WASHINGTON - New Jersey Sen. Bob Menendez took a seat at the head of the dais and looked down toward John Kerry, a towering figure in American politics.

"Yours is a big chair to fill," Menendez said.

He meant it as praise, but Menendez's words Thursday also foreshadow the challenge and opportunity awaiting the fast-rising Democrat as he prepares to assume a larger role in Washington and, perhaps, on the world stage.

Menendez is expected to become chairman of the Senate Foreign Relations Committee after Kerry (D., Mass.), the current chairman, becomes President Obama's secretary of state. The Senate's all-but-certain confirmation vote on Kerry is scheduled for Tuesday.

Menendez would follow a man who was once nearly president, a widely traveled statesman who helped Obama defuse volatile situations in Pakistan and Afghanistan. The two previous chairmen were also Senate giants: Joe Biden of Delaware, now vice president, and Richard Lugar of Indiana.

For Menendez, following their paths will mark another step in a relentless rise from modest beginnings. It will also set a high bar for success.

"I know the importance of the committee," Menendez said Friday. "I certainly know that when the chairman speaks, it has weight both at home and across the globe and I'm very cognizant of that responsibility."

Smart and willful, Menendez will need to expand his focus from a handful of issues and the Western Hemisphere subcommittee he now chairs to a worldwide view.

"You take on a much larger role, and the impact you have on foreign policy is that much greater," said Sen. Bob Casey (D., Pa.), a member of the committee.

Menendez has a reputation as a more confrontational figure than Kerry, sometimes prosecutorial in tone, often described as a "street fighter" who rose through Hudson County, New Jersey's most ferocious political battleground. He has at times clashed with the White House, and he rarely betrays any hint of a softer side.

The son of Cuban immigrants, Menendez notes that he will be the first Hispanic chairman of the committee. He will have a larger platform for his tough stands on Iran and Cuba, as well as oversight of national security and diplomatic issues.

"It's one of the most important positions in the government for influencing policy," said Carol Lancaster, dean of Georgetown University's School of Foreign Service. "They can put issues on the agenda that force the administration to address them."

Menendez will lead the committee as the United States deals with Iran and North Korea's nuclear ambitions, continued Middle East upheaval, violent conflict in Mali, and an accelerating transition in Afghanistan.

After the assault that killed four Americans in Benghazi, Libya, Menendez has stressed steps to improve security at American outposts, saying last week it would be a top priority.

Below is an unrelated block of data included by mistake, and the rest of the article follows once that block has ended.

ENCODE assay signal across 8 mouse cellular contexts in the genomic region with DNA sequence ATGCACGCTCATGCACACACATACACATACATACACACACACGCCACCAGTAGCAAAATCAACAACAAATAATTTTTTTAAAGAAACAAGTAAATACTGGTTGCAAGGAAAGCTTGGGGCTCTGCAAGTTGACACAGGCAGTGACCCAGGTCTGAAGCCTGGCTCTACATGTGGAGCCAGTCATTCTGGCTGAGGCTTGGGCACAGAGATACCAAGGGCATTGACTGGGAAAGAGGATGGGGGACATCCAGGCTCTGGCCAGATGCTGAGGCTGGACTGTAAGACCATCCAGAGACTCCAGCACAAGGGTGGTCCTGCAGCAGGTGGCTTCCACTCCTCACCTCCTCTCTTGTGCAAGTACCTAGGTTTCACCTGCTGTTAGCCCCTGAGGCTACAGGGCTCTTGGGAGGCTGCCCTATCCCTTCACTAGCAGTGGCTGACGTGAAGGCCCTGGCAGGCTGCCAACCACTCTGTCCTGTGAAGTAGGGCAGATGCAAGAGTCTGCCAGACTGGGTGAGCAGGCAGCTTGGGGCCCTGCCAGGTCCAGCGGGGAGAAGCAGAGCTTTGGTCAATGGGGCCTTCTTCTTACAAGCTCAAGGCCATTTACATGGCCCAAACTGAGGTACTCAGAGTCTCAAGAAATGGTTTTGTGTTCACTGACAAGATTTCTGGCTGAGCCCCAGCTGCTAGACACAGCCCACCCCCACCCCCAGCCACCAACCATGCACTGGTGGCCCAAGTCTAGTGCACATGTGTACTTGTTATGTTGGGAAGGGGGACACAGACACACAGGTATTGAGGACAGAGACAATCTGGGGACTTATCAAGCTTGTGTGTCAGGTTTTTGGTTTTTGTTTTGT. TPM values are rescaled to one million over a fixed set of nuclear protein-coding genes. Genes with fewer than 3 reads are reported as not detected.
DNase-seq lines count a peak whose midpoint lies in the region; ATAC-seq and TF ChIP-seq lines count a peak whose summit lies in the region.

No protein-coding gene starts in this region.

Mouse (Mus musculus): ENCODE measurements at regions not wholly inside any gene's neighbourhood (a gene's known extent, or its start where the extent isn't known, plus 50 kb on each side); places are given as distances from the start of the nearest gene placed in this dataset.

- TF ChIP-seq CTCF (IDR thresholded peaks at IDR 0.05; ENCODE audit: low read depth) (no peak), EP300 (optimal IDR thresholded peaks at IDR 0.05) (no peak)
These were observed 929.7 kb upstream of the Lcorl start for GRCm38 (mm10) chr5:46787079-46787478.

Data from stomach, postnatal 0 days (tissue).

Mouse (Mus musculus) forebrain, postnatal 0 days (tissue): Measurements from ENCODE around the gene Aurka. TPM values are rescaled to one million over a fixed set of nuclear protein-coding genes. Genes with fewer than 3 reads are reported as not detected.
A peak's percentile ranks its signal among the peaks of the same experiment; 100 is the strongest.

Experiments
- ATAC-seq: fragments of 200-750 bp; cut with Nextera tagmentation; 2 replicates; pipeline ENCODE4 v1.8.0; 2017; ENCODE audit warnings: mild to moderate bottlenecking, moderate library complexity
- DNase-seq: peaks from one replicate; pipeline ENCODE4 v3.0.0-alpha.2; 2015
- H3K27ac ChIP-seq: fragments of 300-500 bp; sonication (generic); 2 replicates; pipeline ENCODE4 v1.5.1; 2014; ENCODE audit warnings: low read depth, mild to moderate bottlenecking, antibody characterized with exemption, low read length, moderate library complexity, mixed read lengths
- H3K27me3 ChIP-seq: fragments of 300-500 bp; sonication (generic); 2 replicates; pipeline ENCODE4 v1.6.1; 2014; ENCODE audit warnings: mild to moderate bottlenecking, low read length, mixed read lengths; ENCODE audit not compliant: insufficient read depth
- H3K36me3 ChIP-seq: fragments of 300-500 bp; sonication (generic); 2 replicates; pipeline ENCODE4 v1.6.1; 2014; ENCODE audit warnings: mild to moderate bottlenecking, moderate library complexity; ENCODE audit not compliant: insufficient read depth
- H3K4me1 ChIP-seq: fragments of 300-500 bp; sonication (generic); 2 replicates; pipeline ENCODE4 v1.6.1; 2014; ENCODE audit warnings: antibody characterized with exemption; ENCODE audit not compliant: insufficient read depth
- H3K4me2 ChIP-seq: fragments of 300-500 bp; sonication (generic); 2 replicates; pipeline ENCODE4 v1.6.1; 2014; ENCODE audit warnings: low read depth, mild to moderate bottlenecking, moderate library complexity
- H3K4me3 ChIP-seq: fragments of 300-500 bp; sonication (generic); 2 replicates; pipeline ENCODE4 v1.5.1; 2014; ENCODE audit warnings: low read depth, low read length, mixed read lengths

Though most foreign policy is established by the White House and State Department, as chairman, Menendez can lead hearings that draw scrutiny to issues, ramp up pressure, or bolster the president's decisions.

Biden, for example, used hearings to focus attention on the Iraq war. Menendez, in a preview of his new job, presided over the politically charged session Wednesday in which departing Secretary of State Hillary Rodham Clinton testified on the Benghazi attacks. He then led the hearing on Kerry's nomination.

After each event, reporters from the United States and abroad awaited his words. He spoke first to English-language media, then switched to Spanish for the Spanish-language reporters.

On Sunday, he is to appear on ABC's This Week, opposite Sen. John McCain (R., Ariz.), another member of the committee, which is packed with Republican power. Florida's Marco Rubio and Kentucky's Rand Paul also hold seats.

The son of a seamstress and a carpenter, raised in a Union City tenement, Menendez still begins his days at the IHOP there when he is home in North Bergen.

But he is experienced in foreign policy. He has sat on the Foreign Relations Committee since 2007, after 13 years on the corresponding House panel. He opposed the war in Iraq, and made that stand a central piece of his 2006 campaign for Senate.

His parents having emigrated shortly before Fidel Castro's rise, Menendez forcefully pushes back against all efforts to ease relations with Cuba.

On Iran, he muscled tough sanctions through the Senate, bristling when the Obama administration publicly asked him to relent, drawing attention to his defiant streak. He said he and the White House were on the same page "98 percent" of the time.

"Sometimes, just the slightest set of different views gets overplayed," he said. "I'm looking forward to working very closely with the administration, but I will always have my degree of independence on the things I care about."

It's a busy time. Along with working on the relief bill for Hurricane Sandy, Menendez sits on the powerful Finance Committee. Having broken barriers for Hispanics at nearly every step in his career, he is one of a handful of senators working toward a deal on immigration reform.

People who have worked with him said he was more than just a scrapper.

"He does the reading," Casey said, joining others who praised Menendez's intelligence and preparation. Sen. Bob Corker of Tennessee, the top Republican on the committee, credited what he called his thoughtful, serious approach.

Menendez "understands the politics and the policy," said Andrew Kauders, a former senior aide in the House.

He'll now test those abilities on a worldwide stage. It's a moment of robust possibilities.